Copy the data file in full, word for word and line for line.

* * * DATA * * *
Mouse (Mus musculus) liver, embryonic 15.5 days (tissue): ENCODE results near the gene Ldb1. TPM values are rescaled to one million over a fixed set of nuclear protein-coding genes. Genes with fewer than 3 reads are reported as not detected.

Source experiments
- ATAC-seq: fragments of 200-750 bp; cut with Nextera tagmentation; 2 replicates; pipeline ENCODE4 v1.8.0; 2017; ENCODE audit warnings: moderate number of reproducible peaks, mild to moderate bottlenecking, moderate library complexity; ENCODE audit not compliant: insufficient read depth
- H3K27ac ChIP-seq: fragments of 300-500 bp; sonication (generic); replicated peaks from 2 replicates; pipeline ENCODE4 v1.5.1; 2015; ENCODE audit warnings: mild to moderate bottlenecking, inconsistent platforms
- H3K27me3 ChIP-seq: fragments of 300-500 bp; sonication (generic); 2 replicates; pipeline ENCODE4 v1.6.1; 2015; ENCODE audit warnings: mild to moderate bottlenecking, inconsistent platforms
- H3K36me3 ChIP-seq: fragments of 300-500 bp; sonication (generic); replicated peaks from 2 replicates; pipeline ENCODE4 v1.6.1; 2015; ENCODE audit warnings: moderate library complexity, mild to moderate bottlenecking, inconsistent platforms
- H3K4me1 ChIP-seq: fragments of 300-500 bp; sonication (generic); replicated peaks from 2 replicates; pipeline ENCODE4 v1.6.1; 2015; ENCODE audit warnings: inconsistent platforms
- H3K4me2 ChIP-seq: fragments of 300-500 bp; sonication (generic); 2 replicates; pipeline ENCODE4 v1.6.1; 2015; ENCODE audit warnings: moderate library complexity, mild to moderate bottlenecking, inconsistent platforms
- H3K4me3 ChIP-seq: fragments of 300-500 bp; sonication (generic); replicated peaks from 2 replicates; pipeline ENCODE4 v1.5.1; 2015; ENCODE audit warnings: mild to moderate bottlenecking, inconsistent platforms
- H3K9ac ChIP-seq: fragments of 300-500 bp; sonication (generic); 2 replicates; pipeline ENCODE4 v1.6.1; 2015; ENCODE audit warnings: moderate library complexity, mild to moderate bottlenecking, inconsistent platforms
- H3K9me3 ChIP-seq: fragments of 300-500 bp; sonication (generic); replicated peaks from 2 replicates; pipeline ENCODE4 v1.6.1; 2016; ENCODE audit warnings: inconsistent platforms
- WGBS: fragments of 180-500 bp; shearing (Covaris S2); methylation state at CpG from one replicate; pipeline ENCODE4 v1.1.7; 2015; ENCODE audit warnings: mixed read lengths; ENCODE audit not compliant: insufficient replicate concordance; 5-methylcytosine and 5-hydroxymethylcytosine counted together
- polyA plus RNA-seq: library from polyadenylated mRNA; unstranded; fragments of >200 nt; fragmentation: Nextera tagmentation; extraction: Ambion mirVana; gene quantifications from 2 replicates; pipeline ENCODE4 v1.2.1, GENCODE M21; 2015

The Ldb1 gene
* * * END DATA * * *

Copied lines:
Mouse (Mus musculus) liver, embryonic 15.5 days (tissue): ENCODE results near the gene Ldb1. TPM values are rescaled to one million over a fixed set of nuclear protein-coding genes. Genes with fewer than 3 reads are reported as not detected.

Source experiments
- ATAC-seq: fragments of 200-750 bp; cut with Nextera tagmentation; 2 replicates; pipeline ENCODE4 v1.8.0; 2017; ENCODE audit warnings: moderate number of reproducible peaks, mild to moderate bottlenecking, moderate library complexity; ENCODE audit not compliant: insufficient read depth
- H3K27ac ChIP-seq: fragments of 300-500 bp; sonication (generic); replicated peaks from 2 replicates; pipeline ENCODE4 v1.5.1; 2015; ENCODE audit warnings: mild to moderate bottlenecking, inconsistent platforms
- H3K27me3 ChIP-seq: fragments of 300-500 bp; sonication (generic); 2 replicates; pipeline ENCODE4 v1.6.1; 2015; ENCODE audit warnings: mild to moderate bottlenecking, inconsistent platforms
- H3K36me3 ChIP-seq: fragments of 300-500 bp; sonication (generic); replicated peaks from 2 replicates; pipeline ENCODE4 v1.6.1; 2015; ENCODE audit warnings: moderate library complexity, mild to moderate bottlenecking, inconsistent platforms
- H3K4me1 ChIP-seq: fragments of 300-500 bp; sonication (generic); replicated peaks from 2 replicates; pipeline ENCODE4 v1.6.1; 2015; ENCODE audit warnings: inconsistent platforms
- H3K4me2 ChIP-seq: fragments of 300-500 bp; sonication (generic); 2 replicates; pipeline ENCODE4 v1.6.1; 2015; ENCODE audit warnings: moderate library complexity, mild to moderate bottlenecking, inconsistent platforms
- H3K4me3 ChIP-seq: fragments of 300-500 bp; sonication (generic); replicated peaks from 2 replicates; pipeline ENCODE4 v1.5.1; 2015; ENCODE audit warnings: mild to moderate bottlenecking, inconsistent platforms
- H3K9ac ChIP-seq: fragments of 300-500 bp; sonication (generic); 2 replicates; pipeline ENCODE4 v1.6.1; 2015; ENCODE audit warnings: moderate library complexity, mild to moderate bottlenecking, inconsistent platforms
- H3K9me3 ChIP-seq: fragments of 300-500 bp; sonication (generic); replicated peaks from 2 replicates; pipeline ENCODE4 v1.6.1; 2016; ENCODE audit warnings: inconsistent platforms
- WGBS: fragments of 180-500 bp; shearing (Covaris S2); methylation state at CpG from one replicate; pipeline ENCODE4 v1.1.7; 2015; ENCODE audit warnings: mixed read lengths; ENCODE audit not compliant: insufficient replicate concordance; 5-methylcytosine and 5-hydroxymethylcytosine counted together
- polyA plus RNA-seq: library from polyadenylated mRNA; unstranded; fragments of >200 nt; fragmentation: Nextera tagmentation; extraction: Ambion mirVana; gene quantifications from 2 replicates; pipeline ENCODE4 v1.2.1, GENCODE M21; 2015

The Ldb1 gene